EXPOSURE TO ULTRAVIOLET RADIATION—whether from the sun or bulbs in a tanning bed—increases the risk of developing skin cancer, including melanoma. In cases of melanoma in young adults, indoor tanning appears to play an outsized role, according to a paper published in the March 2016 issue of JAMA Dermatology.
“Melanoma rates have been going up steadily since we started keeping track, which was about the mid-1970s,” says DeAnn Lazovich, an epidemiologist at the University of Minnesota in Minneapolis who led the study. In the mid-1990s, rates of melanoma diagnosed in non-Hispanic white women under age 50 began to increase faster than in non-Hispanic white men in the same age group—a phenomenon researchers hypothesize resulted from the rise of indoor tanning in the 1980s.
In the U.S., about 1 in 50 people will be diagnosed with melanoma in their lifetime. Nearly 70 percent of these cases are diagnosed at age 55 or older. But even though melanoma risk rises with age, it is one of the most common types of cancer diagnosed in young adults, particularly young women.
To investigate the connection between indoor tanning and melanoma diagnosed in adults aged 25 to 49, Lazovich and her colleagues analyzed data from the Skin Health Study, a survey of tanning behavior in Minnesotans with and without melanoma. Among the 911 women studied, tanning indoors had the most dramatic effect on melanoma risk in women under 30, though it also increased risk in women in their 30s and 40s.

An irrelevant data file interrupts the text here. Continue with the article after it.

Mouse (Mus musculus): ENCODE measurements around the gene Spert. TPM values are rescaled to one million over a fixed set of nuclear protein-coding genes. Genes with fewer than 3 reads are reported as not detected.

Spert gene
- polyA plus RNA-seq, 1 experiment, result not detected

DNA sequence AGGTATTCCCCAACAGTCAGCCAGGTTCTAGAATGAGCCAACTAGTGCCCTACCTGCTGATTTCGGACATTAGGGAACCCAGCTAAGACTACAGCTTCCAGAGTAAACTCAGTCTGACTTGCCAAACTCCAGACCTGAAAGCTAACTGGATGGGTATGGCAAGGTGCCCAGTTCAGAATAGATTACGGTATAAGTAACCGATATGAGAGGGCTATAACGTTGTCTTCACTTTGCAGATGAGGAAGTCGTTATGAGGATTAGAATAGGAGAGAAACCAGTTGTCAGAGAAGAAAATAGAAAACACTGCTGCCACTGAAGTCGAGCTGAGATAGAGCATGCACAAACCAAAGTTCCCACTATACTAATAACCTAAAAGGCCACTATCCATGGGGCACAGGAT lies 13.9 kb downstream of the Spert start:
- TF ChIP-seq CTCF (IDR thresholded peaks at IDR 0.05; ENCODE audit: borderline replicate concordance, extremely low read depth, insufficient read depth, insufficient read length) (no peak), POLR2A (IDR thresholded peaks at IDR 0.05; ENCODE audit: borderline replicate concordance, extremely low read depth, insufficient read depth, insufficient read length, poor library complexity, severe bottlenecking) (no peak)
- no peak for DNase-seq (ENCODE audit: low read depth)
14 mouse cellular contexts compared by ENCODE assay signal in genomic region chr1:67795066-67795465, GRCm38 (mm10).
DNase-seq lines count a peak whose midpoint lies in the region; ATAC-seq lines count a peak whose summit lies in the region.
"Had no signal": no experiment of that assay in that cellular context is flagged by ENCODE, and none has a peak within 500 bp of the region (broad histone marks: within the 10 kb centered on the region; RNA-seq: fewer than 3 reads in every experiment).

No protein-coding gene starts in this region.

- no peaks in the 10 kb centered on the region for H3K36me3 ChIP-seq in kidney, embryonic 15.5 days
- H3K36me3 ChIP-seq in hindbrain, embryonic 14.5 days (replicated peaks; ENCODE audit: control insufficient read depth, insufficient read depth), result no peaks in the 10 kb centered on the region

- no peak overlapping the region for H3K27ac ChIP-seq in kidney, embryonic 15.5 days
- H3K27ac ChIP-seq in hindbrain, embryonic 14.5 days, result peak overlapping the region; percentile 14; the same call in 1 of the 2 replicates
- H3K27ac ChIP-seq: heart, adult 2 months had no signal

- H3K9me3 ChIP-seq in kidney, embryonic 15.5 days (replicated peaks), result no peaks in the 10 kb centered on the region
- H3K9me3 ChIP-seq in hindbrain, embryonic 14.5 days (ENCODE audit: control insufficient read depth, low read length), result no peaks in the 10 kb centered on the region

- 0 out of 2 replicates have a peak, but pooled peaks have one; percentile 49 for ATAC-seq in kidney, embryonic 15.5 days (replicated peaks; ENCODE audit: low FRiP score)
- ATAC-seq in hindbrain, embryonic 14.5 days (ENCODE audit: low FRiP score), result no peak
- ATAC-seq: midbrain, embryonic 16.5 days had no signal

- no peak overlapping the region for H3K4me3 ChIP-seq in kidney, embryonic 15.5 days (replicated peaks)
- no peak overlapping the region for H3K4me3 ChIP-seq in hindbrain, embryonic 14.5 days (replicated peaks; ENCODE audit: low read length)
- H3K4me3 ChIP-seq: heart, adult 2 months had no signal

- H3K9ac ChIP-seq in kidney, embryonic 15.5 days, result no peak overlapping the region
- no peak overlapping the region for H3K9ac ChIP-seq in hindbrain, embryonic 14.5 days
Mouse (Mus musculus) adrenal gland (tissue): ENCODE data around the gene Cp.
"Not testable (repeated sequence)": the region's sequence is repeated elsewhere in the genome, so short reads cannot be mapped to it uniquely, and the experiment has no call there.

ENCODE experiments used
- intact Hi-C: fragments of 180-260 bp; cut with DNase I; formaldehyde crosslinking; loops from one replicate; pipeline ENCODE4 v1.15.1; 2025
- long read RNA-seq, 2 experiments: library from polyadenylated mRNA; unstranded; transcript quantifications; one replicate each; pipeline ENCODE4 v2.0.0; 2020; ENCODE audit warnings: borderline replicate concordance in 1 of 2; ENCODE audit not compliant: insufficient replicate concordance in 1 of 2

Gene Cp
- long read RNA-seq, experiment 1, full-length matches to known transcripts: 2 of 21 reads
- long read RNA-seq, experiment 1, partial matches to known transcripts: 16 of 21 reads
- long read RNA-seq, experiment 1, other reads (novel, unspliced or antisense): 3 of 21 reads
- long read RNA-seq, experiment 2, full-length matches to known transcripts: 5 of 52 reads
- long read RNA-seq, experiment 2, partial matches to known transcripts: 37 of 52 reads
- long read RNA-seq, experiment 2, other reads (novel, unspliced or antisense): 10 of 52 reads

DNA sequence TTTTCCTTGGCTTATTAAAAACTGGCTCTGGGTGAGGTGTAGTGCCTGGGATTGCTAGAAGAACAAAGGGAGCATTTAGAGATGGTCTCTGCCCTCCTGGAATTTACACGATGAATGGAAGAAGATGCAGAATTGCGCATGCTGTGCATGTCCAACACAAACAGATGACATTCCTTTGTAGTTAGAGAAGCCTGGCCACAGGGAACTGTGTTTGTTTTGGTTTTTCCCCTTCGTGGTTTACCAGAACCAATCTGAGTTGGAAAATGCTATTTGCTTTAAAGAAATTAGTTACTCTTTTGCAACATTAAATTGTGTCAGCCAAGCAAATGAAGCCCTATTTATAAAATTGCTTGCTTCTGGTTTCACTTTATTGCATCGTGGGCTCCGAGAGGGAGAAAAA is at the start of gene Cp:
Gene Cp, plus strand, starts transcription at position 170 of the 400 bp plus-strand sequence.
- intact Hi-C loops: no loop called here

Restrictions on tanning bed use, coupled with increased awareness of the risks of tanning, may already be curtailing indoor tanning by minors, according to Jeffrey Gershenwald, a surgical oncologist at the University of Texas M.D. Anderson Cancer Center in Houston. In 2015, the proportion of female U.S. high school students reporting tanning indoors in the previous year in the Centers for Disease Control and Prevention (CDC) Youth Risk Behavior Survey decreased to 10.6 percent from 20.2 percent in 2013.
Note: The states of Oregon and Washington allow tanning indoors for minors with a prescription.
Update, May 16, 2017: Two additional states, West Virginia and Oklahoma, have passed laws banning indoor tanning for those under 18. A total of 17 states and the District of Columbia now have laws prohibiting indoor tanning for minors.
In 2011, California became the first state to pass a law banning the use of indoor tanning devices by those under age 18. As of March 2017, 15 states and the District of Columbia have enacted similar tanning bans for minors. A proposed regulation from the U.S. Food and Drug Administration could prohibit indoor tanning device use for minors nationwide.
Four percent of high school males reported tanning indoors in the 2015 survey, compared to 5.3 percent in 2013.
The falling rates of tanning in minors “could be very promising in terms of trends in melanoma going forward,” Gershenwald says.
“What was so surprising to us was the fact that, among the youngest women, nearly every single one of the women who had melanoma had a history of tanning indoors,” says Lazovich. All but two of the 63 women in the study who were diagnosed with melanoma before age 30 reported tanning indoors. Of the 61 women not diagnosed with melanoma, 51 reported having tanned indoors.
Just 424 men participated in the study. For men in their 40s, tanning indoors was associated with increased risk of melanoma. There were no clear associations for men diagnosed at younger ages, likely because relatively few men under 40 were diagnosed with melanoma or reported tanning indoors.
While indoor tanning is only one factor that contributes to melanoma rates in adults, Lazovich says, it’s an easy source of risk to eliminate. “Indoor tanning is totally something that people can choose not to do.”
March 27, 2017